I'm new to 3D printing, and I thought I would put out a post on my first experience. I've printed a number of things now, some good, some not so good, but I've learned a lot along the way. With a little more time at home now (thanks a lot COVID-19), I took a little time to finish documenting my first experience. I hope you enjoy it!
Some time ago, I posted my assessment of the best smart thermostat on the market. At the time, and without purchasing each one, I made a decision based on the best information I could find online at the time. It was difficult finding good information, but I read dozens of customer reviews and I put together a matrix of features I thought were the most important, ending in a purchase of the Ecobee3. Fast forward to the present, and I still believe I made the best pick. By now however, the Ecobee4 has been released, with the major new feature being Amazon Echo (Alexa) support. While the Ecobee3 and other thermostats can use Google Home or Amazon Echo as input devices, the new Ecobee4 has it built right in.
So, when I learned about this new review at Reviews.com, I was delighted to see that in their much more thorough review, the Ecobee was still king. The best part of this article addresses the issue with the 'C' wire. The 'C' wire seemed to elicit the most online discussion of any feature of the individual thermostats, and was one deciding factor in the article. If you are in the market for a money saving smart thermostat, do yourself a favor and read this article. I sure wish it had been published before I bought mine.
I love it when creative thinking solves a difficult problem, and manages to do it in a 'green' way. Here is the problem: hops, which are a tight commodity in the craft beer making market, just don't grow well in the Southeast part of the US. It isn't so much that they don't grow well, it is more that they don't grow as well as they can elsewhere. Longer days make for more bountiful harvests, and in Florida, the daylight hours aren't quite long enough. Add some LED lighting to their unique farms, and what you end up with is longer growing days, bigger harvest, and a locally produced crop! I have a relative in Missouri who does the opposite to trick certain flowers to bloom during the long summer days. He has blackout curtains in his greenhouses that are drawn on schedule to shorten the daylight hours for Chrysanthemums and Poinsettias, causing them to bloom when they wouldn't otherwise. Traditionally, it has been easier and more cost effective to take light away from a growing environment than it has to add light to it. Modern LED lighting has reduced the cost, and University of Florida is experimenting with different varieties of hops in Hillsborough County.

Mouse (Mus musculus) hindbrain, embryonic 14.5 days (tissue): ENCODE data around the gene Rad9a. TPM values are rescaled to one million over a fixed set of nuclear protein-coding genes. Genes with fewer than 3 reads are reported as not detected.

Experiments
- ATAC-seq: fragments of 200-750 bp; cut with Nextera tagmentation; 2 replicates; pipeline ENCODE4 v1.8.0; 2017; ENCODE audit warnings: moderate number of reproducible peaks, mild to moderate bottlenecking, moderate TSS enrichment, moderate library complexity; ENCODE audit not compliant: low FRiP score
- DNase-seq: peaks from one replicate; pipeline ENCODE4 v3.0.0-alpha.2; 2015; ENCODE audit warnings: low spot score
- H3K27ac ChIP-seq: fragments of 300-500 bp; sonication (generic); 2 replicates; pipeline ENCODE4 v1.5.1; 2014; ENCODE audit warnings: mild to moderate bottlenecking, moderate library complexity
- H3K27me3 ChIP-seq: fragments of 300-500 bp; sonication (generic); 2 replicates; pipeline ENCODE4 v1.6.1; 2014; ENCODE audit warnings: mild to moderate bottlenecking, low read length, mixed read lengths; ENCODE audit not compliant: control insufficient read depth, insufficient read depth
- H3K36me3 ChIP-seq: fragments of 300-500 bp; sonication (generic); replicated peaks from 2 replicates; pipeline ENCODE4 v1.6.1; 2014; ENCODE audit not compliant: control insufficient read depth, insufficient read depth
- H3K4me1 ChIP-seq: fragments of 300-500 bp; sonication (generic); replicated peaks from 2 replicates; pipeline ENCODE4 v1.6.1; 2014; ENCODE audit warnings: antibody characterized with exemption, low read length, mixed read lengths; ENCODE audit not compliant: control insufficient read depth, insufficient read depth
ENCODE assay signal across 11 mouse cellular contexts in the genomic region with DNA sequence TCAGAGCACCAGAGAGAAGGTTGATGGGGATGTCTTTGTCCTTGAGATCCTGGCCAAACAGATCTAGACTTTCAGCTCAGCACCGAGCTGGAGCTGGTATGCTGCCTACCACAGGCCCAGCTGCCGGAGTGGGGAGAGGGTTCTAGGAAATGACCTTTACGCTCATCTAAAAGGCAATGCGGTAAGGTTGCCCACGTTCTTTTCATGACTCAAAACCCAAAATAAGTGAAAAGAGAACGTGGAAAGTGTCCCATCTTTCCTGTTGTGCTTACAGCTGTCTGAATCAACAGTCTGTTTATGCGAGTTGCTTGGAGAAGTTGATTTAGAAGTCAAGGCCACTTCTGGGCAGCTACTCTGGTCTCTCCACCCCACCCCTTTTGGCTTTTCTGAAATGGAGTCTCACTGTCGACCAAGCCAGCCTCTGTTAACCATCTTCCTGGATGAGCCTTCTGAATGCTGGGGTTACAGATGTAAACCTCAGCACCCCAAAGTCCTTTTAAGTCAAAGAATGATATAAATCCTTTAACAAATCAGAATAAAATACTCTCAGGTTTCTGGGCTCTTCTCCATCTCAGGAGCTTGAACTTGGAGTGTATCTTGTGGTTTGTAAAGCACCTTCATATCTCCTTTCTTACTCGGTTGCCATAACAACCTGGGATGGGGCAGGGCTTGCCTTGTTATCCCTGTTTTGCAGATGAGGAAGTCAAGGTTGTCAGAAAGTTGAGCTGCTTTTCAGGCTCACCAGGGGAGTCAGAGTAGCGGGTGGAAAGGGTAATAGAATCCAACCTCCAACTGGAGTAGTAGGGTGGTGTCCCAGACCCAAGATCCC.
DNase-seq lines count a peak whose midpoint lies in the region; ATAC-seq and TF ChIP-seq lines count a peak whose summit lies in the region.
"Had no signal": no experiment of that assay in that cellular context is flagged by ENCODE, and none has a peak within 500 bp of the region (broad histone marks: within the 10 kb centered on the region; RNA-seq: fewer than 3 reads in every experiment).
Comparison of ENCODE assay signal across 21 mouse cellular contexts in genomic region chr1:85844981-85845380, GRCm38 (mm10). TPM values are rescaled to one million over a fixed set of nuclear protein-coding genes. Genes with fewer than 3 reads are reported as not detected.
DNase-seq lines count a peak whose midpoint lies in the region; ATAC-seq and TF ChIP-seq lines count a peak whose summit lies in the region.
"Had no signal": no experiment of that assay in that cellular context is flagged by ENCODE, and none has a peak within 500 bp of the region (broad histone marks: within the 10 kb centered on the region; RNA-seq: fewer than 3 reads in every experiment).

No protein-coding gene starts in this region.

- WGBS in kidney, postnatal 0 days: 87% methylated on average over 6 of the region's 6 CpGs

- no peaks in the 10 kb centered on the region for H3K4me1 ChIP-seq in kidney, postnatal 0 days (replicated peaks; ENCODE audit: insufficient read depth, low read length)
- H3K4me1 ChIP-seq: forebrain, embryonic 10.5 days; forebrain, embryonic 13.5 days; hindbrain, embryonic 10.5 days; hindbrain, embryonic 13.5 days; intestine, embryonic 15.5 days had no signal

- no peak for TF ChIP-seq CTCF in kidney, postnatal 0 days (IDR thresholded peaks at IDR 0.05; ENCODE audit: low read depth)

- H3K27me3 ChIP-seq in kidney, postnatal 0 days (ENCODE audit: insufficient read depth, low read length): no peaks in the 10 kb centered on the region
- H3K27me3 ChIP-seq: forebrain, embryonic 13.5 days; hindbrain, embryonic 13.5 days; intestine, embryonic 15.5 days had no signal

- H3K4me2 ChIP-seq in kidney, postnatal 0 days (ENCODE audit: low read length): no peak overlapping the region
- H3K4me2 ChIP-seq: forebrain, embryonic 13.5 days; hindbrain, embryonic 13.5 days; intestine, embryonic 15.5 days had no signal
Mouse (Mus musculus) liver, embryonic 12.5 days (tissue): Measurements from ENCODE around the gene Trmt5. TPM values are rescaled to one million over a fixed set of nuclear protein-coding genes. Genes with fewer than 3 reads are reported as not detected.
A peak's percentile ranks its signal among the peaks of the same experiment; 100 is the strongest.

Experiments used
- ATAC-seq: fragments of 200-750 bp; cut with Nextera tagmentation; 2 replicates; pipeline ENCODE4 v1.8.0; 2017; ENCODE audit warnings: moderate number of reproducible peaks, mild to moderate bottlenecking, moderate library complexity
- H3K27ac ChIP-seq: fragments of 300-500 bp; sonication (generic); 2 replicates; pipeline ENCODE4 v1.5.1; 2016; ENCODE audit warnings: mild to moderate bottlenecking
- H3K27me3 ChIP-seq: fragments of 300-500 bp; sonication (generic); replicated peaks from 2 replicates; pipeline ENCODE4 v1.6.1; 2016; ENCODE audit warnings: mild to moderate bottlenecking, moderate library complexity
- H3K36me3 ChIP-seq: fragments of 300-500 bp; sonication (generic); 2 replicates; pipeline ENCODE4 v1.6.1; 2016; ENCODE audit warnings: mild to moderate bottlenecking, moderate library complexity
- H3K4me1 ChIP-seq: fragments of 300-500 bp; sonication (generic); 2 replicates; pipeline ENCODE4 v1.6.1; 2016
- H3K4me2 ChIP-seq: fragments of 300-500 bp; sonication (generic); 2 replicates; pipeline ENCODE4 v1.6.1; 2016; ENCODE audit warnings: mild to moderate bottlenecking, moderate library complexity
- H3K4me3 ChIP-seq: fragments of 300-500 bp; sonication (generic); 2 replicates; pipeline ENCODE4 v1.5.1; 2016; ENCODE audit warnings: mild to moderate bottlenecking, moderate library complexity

Hops are like many ingredients in other food products; the supply of ingredients is protected by the big players by contracting a year or more in advance with the growers. This leaves folks like small craft brewers struggling for supply, and often paying top dollar for this crucial ingredient. Opening up local supplies would help them greatly. I hope to soon be hoisting a lovely IPA to their success!
Below, the link for the Hillsborough County article about the lighting (tip-o-the-hat to Johnna for the heads-up on this piece), The second link is for for the good folks at 47Hops for a great article detailing the current state of the hops industry.